Everywhere in our existence, there are electronics, from controlling spacecrafts to monitoring cell functions. Development in electronics is astonishingly fast, and yet we are only at the beginning. The completely dominant silicon technology has now come so far as to start reaching its physical limits, which means that one will soon not be able to go any further and will have to come up with something completely different. Unconventional ideas and intelligent solutions must therefore come forward if electronics are to continue to help us.
At the Division of Solid-State Electronics (FTE for Swedish Fasta tillståndets elektronik), we have been part of this fascinating development for a long time. The first holder of the chair of the discipline Solid-State Electronics (fasta tillståndets elektronik) was Per-Arne Tove, starting as a Laborator  in Electronics in 1958. The position was later transformed into a chair professorship. Prof. Tove passed away in 1988 before reaching retirement age. In connection with the installation of a new professor, the discipline was renamed to Electronics with specialisation in process and component technology. The holder of the chair professorship became Sören Berg.
Prof. Berg, professor 1990–2008, split the Division into Solid-State Electronics (FTE) and Signals and Systems (SOS), each with its chair professorship, to respond to the enormous expansion in the scope of electronics. The FTE Division was specialised in technology and processes for the production of microelectronics. At the end of the 1980s, state-of-the-art integrated circuits could feature about 1 million transistors. Today there are 100,000 times more transistors integrated per chip, 100 billion. The rapid development made the laboratory at the old site Teknikum inadequate. Building a new laboratory to continue our participation in the vast growth of microelectronics was an obvious choice. Prof. Berg and two colleagues took the initiative and founded the Ångström Laboratory, which was finally inaugurated in the Spring of 1997.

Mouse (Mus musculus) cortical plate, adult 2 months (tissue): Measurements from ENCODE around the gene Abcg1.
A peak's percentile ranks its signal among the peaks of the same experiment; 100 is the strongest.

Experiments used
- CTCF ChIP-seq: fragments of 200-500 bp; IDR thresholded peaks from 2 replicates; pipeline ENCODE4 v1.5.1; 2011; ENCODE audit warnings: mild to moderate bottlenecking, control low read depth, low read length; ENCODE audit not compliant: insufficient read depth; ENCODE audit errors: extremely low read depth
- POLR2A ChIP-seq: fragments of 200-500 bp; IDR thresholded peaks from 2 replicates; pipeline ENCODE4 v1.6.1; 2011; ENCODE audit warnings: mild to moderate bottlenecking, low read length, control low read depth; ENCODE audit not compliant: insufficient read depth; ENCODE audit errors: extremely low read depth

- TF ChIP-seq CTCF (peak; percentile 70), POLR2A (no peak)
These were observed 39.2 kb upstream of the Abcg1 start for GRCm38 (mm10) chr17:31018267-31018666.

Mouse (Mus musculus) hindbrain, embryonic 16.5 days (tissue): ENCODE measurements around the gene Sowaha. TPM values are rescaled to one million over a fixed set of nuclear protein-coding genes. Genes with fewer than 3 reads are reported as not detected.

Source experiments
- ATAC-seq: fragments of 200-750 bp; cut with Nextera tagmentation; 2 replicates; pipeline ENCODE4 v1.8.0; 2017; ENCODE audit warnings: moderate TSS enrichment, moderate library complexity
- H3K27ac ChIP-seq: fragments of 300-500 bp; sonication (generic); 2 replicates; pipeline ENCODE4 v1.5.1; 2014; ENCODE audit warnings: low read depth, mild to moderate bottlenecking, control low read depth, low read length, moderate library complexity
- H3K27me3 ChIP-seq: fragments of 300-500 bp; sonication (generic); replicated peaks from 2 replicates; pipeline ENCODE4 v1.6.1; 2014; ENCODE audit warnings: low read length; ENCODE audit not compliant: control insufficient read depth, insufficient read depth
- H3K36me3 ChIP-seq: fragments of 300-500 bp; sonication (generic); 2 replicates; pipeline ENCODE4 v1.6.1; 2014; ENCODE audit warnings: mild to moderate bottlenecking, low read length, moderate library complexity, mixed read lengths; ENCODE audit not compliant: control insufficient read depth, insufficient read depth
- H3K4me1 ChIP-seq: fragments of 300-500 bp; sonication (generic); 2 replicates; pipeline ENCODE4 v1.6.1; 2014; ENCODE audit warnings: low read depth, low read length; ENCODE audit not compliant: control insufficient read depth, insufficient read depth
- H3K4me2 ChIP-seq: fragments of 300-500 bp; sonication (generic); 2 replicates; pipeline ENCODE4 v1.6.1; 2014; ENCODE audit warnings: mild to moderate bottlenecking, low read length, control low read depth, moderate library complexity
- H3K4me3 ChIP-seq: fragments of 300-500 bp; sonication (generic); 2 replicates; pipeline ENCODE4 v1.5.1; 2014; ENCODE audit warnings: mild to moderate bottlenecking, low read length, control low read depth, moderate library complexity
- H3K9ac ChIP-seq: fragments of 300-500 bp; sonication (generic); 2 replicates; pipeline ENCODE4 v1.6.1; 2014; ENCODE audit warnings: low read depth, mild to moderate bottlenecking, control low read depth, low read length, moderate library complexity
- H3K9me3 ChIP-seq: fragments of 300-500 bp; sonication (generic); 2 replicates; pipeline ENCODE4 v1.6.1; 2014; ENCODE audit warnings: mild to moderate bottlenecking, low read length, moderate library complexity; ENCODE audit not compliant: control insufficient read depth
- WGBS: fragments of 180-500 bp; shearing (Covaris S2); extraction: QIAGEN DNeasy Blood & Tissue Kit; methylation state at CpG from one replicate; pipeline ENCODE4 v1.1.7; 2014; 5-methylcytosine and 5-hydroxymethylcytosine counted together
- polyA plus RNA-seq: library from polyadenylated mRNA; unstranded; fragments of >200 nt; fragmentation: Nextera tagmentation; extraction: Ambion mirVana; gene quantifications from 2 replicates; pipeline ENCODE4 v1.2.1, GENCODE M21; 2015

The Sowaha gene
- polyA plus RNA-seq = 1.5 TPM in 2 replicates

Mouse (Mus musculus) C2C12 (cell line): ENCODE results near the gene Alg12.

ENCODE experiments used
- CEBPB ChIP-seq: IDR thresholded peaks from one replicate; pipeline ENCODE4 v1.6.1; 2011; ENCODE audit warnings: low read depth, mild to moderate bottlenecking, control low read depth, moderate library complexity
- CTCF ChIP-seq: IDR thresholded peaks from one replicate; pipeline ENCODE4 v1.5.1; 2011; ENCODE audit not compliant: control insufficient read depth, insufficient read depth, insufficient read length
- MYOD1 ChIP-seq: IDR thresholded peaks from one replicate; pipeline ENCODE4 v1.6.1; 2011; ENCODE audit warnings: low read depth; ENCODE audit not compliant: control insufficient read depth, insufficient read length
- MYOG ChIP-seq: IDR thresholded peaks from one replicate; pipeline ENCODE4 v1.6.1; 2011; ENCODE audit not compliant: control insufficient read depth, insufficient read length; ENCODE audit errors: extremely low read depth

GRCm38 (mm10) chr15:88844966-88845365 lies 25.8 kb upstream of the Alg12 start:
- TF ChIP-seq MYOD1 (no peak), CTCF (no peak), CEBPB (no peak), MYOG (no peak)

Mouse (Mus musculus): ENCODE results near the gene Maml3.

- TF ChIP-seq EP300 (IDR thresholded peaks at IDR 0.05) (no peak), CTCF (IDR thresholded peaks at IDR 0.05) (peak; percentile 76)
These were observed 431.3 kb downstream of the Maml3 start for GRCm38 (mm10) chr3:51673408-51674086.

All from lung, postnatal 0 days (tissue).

The majority of the research projects at FTE concerned knowledge development in thin films of various materials. The demonstration of a special type of power transistor and the development of solar cells based on thin-film technology were particularly successful.
Shili Zhang, professor since 2009, carried out a new split in connection with the department's reorganisation in 2020, which has led to a new division named Solar Cell Technology (SCT) at the Department of Materials Science and Engineering.This new split also allows the new FTE Division to focus on technical solutions from individual devices to small systems in semiconductor electronics. Specifically, they concern Electronics for Life Science, Electronics for Healthcare Technology and Electronics for Next-Generation Computing.
Per Ström. (2010). Nya professorer: installation hösten 2010. Acta Unversitatis Upsaliensis.
- Per-Arne Tove, 1958-1988, Electronics (Elektronik)
Introduced in 1958 as laborator (old Swedish university position researcher/forskare)
- Sören Berg, 1990-2008, Electronics, with specialisation in process- and device technology (Elektronik, ssk process- och komponentteknologi)
In 1995, Sören Berg spun off a new discipline: Signals and Systems
- Shili Zhang, 2009-today, Solid-State Electronics (Fasta tillståndets elektronik - FTE)
In 2020, Shili Zhang spun off a new discipline: Solar Cell Technology